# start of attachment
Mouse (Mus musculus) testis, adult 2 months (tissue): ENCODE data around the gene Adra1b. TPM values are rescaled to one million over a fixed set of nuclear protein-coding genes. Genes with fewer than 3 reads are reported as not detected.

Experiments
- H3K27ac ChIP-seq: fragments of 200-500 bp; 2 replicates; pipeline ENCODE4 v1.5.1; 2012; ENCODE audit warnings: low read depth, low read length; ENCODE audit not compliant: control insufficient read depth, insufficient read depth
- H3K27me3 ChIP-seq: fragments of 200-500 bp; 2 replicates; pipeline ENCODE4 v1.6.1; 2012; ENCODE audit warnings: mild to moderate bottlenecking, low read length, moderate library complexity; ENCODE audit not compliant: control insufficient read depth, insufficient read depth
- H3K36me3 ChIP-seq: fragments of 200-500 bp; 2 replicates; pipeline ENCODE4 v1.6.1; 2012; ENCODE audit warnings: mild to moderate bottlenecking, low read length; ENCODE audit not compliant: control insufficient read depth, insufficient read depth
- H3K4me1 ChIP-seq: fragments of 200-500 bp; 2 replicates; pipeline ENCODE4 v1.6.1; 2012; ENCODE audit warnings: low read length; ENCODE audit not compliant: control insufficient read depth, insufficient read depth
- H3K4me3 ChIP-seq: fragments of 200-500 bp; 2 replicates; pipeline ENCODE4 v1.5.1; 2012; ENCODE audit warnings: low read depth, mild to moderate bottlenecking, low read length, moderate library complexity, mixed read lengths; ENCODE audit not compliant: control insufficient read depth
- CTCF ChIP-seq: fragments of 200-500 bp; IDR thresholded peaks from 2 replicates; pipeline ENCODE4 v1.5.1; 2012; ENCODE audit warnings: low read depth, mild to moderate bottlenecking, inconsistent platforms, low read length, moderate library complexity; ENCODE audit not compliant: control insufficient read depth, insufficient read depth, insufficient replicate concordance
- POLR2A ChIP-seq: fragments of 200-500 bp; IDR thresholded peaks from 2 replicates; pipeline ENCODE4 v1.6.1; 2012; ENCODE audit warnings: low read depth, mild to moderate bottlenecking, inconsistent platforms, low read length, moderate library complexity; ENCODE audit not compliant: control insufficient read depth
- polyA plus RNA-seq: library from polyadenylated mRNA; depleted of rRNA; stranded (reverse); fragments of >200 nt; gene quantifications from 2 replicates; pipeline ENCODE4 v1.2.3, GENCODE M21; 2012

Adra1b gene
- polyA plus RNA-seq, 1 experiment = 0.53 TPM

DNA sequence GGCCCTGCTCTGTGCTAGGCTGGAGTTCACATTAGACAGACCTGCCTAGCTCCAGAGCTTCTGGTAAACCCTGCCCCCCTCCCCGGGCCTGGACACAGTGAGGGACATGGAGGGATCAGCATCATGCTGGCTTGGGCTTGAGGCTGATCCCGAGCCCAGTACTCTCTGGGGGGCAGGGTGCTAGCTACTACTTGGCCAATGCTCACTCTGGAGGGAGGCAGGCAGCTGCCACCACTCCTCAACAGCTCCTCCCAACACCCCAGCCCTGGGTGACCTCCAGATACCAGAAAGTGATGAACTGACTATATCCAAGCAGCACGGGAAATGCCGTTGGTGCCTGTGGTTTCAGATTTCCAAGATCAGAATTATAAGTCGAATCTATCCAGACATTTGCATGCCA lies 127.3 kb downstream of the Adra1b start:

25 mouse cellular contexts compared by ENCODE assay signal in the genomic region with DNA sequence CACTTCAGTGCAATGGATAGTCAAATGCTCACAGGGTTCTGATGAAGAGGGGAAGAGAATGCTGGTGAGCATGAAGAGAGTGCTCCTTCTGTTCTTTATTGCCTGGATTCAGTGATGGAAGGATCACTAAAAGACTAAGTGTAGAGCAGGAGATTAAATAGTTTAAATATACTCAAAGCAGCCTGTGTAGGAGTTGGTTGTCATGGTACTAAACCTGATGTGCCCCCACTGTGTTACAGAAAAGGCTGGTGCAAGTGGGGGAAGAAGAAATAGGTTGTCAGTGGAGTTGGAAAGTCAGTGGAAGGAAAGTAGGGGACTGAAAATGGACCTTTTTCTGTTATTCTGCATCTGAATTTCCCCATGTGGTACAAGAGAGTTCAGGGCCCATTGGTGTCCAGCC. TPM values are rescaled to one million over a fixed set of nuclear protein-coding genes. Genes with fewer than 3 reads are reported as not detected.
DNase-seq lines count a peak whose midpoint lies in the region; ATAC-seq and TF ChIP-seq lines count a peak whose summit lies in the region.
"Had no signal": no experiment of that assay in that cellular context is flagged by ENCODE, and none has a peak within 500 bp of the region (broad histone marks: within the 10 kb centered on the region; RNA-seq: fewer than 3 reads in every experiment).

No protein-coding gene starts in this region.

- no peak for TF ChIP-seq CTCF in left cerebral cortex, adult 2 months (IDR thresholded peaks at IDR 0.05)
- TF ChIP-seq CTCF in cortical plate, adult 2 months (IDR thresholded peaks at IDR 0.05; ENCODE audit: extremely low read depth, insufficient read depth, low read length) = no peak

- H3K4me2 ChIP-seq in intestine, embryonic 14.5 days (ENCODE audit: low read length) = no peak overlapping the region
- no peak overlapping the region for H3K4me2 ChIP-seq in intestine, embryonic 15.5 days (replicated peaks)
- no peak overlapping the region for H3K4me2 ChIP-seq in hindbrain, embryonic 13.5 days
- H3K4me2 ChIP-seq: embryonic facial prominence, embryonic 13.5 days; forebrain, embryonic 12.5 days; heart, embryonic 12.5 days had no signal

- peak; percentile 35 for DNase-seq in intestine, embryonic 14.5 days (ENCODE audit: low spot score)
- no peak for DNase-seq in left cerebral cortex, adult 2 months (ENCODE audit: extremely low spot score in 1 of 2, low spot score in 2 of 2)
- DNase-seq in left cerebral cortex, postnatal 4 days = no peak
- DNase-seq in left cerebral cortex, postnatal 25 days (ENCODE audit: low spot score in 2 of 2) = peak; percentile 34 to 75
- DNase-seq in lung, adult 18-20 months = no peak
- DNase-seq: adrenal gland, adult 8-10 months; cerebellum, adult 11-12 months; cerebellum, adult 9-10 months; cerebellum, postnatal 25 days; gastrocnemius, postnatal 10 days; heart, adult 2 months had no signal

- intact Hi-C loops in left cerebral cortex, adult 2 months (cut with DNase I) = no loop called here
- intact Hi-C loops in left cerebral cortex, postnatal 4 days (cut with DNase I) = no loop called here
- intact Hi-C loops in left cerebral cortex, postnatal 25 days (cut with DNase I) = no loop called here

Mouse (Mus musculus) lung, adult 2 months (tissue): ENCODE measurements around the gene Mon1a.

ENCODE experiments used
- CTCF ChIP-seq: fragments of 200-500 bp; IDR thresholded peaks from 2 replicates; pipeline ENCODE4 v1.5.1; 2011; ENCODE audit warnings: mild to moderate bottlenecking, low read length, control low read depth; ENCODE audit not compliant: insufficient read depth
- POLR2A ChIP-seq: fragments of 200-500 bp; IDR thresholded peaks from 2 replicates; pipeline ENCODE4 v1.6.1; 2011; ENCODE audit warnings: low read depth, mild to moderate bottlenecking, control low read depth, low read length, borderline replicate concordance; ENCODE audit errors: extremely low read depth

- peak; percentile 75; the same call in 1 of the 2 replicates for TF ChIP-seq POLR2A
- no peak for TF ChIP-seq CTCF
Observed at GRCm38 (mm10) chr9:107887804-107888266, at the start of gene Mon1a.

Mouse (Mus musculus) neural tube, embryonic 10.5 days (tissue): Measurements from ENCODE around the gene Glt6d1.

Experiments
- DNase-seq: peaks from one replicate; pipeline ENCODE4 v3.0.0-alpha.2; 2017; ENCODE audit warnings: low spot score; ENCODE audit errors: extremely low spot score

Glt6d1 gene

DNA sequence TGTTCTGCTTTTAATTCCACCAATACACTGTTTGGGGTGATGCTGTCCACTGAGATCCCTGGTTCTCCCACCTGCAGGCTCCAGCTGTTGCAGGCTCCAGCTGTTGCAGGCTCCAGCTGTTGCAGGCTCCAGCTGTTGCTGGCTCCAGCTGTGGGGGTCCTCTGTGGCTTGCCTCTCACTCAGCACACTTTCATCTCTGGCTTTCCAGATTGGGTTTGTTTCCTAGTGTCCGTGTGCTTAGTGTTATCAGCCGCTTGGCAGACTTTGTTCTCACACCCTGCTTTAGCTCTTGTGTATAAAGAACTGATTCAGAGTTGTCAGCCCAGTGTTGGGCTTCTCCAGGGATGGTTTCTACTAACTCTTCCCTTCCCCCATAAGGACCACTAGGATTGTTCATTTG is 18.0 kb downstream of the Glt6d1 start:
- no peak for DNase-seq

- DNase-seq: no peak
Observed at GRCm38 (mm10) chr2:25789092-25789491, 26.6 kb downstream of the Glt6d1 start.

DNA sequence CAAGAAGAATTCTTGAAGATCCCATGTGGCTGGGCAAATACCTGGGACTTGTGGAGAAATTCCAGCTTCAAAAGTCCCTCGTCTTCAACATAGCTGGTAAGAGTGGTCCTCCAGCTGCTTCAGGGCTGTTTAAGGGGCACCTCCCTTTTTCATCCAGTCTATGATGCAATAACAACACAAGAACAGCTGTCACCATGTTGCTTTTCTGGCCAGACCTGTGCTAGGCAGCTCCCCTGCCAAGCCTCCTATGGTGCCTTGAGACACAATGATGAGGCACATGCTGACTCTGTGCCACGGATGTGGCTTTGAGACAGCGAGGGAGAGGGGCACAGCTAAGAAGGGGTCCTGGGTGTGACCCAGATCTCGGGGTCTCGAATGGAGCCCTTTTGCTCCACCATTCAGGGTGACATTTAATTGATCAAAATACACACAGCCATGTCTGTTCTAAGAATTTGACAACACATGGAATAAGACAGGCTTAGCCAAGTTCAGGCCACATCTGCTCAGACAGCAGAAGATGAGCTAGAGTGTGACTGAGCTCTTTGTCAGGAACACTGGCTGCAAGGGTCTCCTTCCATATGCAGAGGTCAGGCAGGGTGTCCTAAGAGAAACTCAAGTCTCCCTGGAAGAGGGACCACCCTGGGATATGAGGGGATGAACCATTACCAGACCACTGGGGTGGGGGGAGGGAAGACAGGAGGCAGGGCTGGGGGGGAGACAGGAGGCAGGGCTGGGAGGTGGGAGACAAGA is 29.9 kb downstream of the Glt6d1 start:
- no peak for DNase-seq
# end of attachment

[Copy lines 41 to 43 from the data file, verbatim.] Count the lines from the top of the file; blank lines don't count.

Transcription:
Experiments
- DNase-seq: peaks from one replicate; pipeline ENCODE4 v3.0.0-alpha.2; 2017; ENCODE audit warnings: low spot score; ENCODE audit errors: extremely low spot score

Glt6d1 gene